Cam swap girls
For the most part, it’s easier to design a cam for a specific combination of heads, intake manifold, and valvetrain that will always be used on a particular LS3.
However, it’s a lot more difficult to design a lobe for a cam that might see a wide variety of engine components; cylinder heads, intake manifolds, springs, and valves that might be mixed and matched.
It’s important to note that some of these factors are fixed, and others can be manipulated during installation.
The lobe separation angle is fixed and can only be changed by grinding a new camshaft, but the intake and exhaust centerlines can be affected by advancing or retarding the camshaft’s location in the engine with a multi-keyway timing gear set.
“That’s where some of the magic comes into play,” says Clay.
“These lobes were designed to be able to work with just about any combo, and they do it quite well.
It’s vital to find a tuner who really knows what they are doing, and often you’ll need to be willing to put in a significant investment into the time and cost of a correct tune.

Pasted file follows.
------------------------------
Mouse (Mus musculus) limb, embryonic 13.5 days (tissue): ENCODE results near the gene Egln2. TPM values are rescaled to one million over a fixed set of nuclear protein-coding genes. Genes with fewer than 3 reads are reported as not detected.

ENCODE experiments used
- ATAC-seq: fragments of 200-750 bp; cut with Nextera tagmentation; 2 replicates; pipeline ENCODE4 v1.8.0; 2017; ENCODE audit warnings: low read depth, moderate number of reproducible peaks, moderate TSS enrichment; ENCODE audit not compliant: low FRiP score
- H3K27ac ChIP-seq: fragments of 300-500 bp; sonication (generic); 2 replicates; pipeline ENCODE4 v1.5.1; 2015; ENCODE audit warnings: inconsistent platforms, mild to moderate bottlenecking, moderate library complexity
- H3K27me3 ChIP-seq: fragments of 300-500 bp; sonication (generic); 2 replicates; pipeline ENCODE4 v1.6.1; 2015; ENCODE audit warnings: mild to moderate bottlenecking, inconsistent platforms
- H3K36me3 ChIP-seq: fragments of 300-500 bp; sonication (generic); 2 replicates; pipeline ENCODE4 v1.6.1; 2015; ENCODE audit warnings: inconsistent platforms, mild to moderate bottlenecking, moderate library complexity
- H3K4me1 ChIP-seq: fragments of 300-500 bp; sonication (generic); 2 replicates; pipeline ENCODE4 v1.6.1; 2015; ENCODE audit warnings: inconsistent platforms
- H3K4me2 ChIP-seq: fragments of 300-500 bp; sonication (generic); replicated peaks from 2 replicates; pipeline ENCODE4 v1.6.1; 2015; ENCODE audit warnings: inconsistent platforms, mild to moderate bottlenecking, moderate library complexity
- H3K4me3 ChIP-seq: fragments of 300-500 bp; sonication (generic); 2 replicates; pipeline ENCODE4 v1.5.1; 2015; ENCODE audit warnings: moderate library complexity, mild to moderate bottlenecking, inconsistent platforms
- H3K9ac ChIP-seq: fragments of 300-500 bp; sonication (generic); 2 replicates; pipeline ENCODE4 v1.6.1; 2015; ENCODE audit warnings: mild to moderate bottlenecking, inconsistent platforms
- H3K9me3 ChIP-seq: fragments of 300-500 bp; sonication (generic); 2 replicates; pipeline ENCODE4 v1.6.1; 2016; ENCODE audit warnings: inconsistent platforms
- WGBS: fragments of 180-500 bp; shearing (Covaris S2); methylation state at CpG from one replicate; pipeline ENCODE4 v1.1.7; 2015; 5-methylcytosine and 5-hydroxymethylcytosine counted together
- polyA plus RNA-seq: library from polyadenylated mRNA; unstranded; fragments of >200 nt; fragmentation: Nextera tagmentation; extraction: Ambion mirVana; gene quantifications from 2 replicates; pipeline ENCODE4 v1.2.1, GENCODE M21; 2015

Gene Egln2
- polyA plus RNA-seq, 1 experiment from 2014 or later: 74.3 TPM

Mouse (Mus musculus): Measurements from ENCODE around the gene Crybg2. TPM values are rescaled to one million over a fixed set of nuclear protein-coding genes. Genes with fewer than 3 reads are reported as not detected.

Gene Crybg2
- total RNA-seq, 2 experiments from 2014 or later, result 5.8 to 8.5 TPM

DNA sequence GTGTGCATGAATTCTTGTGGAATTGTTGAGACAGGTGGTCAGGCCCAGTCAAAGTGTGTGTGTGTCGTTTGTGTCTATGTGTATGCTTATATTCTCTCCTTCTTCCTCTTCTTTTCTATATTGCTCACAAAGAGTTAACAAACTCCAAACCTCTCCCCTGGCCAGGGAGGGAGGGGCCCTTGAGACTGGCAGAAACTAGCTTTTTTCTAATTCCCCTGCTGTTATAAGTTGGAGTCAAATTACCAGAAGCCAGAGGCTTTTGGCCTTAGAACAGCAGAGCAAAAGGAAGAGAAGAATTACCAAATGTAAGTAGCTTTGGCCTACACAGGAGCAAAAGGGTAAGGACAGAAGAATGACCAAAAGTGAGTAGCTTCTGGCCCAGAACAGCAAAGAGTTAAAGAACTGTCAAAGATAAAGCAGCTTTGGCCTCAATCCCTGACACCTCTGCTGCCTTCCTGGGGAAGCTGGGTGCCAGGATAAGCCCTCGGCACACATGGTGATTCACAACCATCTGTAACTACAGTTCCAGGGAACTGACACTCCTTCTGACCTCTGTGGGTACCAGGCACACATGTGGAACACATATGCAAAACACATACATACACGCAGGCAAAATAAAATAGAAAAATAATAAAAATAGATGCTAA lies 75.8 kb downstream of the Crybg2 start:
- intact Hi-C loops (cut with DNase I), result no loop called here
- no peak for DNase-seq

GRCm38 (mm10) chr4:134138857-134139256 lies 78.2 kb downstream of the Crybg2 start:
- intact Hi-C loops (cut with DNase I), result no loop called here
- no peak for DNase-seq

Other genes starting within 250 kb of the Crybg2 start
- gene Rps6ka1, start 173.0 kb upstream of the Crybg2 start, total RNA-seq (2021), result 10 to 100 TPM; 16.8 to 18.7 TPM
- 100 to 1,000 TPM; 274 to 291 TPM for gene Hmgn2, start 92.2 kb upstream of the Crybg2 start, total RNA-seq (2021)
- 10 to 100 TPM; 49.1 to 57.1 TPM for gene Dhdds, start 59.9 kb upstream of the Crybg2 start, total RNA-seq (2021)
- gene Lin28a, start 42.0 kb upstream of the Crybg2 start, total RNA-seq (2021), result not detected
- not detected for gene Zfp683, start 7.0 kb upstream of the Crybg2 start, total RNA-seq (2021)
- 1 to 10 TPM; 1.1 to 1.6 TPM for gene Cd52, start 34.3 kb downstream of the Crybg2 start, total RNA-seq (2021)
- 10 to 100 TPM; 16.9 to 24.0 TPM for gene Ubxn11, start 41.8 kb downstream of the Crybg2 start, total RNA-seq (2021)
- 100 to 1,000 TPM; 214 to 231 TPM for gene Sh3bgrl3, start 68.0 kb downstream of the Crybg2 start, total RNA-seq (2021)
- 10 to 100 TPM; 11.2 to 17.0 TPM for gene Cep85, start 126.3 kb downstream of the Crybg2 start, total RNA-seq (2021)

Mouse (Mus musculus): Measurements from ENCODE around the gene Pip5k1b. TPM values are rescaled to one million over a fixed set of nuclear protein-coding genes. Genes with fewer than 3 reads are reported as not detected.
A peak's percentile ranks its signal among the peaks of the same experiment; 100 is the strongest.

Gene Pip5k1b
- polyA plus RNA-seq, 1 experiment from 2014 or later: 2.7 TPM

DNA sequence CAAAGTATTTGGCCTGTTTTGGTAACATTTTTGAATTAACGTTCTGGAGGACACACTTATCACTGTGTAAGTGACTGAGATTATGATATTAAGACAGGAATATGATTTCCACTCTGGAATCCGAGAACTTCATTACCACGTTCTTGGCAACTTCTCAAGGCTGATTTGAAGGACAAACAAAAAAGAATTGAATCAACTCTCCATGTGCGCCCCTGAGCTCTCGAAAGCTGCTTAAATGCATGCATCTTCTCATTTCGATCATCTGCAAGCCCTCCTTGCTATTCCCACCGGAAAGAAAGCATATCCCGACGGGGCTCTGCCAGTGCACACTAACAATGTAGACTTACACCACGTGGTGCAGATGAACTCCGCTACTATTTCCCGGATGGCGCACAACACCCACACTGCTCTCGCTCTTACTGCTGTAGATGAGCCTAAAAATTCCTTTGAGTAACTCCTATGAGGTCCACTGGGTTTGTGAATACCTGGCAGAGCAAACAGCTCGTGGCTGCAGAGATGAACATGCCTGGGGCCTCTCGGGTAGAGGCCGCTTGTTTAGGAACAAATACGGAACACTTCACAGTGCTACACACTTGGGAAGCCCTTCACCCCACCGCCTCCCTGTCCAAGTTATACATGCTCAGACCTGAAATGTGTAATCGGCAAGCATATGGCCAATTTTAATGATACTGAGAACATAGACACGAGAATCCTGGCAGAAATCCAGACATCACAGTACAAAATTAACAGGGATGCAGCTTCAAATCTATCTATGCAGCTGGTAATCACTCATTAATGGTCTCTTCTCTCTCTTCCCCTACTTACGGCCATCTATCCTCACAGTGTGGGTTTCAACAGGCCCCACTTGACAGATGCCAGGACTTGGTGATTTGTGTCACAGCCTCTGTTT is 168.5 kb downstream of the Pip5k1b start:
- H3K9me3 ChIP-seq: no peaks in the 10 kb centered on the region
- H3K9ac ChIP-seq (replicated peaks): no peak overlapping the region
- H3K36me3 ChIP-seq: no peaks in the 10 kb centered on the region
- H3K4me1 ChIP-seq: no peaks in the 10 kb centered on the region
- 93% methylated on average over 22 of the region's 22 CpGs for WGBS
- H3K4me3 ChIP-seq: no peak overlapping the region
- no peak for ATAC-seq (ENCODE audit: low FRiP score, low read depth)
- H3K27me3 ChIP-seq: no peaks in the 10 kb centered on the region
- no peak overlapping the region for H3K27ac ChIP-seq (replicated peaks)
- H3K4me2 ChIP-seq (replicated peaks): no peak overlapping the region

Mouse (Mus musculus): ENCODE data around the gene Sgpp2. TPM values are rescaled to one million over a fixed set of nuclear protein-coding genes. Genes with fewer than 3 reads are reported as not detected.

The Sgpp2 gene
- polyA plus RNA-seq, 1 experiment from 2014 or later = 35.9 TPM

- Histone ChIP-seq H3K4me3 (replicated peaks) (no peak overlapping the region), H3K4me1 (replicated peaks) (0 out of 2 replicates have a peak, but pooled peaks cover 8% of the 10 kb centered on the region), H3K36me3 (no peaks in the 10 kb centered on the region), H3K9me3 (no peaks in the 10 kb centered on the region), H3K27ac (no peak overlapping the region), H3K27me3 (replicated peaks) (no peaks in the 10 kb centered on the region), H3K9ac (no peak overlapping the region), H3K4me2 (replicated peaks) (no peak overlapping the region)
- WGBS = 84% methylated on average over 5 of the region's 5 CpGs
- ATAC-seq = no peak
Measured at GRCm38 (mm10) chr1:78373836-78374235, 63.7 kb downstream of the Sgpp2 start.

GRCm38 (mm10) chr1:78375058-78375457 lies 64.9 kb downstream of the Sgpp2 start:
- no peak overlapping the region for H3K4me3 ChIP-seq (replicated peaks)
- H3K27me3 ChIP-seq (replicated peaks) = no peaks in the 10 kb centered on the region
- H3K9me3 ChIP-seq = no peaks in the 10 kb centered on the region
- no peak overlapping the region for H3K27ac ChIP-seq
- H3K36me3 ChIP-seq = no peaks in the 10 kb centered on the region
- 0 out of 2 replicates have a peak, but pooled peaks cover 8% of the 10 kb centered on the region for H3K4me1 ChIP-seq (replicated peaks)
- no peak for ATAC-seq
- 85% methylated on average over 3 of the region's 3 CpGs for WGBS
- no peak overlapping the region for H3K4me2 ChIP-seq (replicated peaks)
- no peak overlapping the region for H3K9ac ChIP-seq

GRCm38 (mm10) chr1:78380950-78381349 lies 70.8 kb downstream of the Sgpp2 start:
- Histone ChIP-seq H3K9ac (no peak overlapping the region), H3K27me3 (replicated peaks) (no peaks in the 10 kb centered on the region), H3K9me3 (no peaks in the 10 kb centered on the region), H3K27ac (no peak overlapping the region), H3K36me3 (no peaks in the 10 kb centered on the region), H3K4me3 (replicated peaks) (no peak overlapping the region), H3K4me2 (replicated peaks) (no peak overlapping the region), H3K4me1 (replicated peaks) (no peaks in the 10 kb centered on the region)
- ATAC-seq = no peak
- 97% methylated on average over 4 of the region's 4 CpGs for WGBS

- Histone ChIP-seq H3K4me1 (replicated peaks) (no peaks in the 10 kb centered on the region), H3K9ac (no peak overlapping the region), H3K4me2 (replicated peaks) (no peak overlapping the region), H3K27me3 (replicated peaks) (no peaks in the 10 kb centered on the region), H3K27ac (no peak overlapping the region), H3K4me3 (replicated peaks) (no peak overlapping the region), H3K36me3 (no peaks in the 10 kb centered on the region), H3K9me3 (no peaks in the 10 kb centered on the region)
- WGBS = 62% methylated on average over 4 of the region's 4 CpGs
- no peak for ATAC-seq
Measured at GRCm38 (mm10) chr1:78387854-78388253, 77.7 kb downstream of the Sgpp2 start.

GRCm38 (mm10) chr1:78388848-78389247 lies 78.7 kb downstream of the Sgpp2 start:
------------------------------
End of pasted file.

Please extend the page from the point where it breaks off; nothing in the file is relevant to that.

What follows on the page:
Along the same lines, every driver’s definition of what is “streetable” will be different.
These profiles cover any application from a mild stocker to a hot street/strip engine.
The truth is that real-world test data is about the only way to get straight answers.
We sat down with Crane Cams and discussed all of these issues and how they relate to the LS series, and got an inside look at a cam comparison they ran on three of their most popular grinds for the LS3.
“It’s not so much that the exhaust is a bottleneck as it is that the intake works quite well,” says Clay.
“To get the most out of the motor, you’ll typically find with the rectangular port LS engines, LS3, L92, or even the LS7, it’s best to use more exhaust duration.” LSA, Overlap, Centerlines, and Their Relationship The connection between these three cam specs are among the most important factors in both power production and how your LS engine will behave.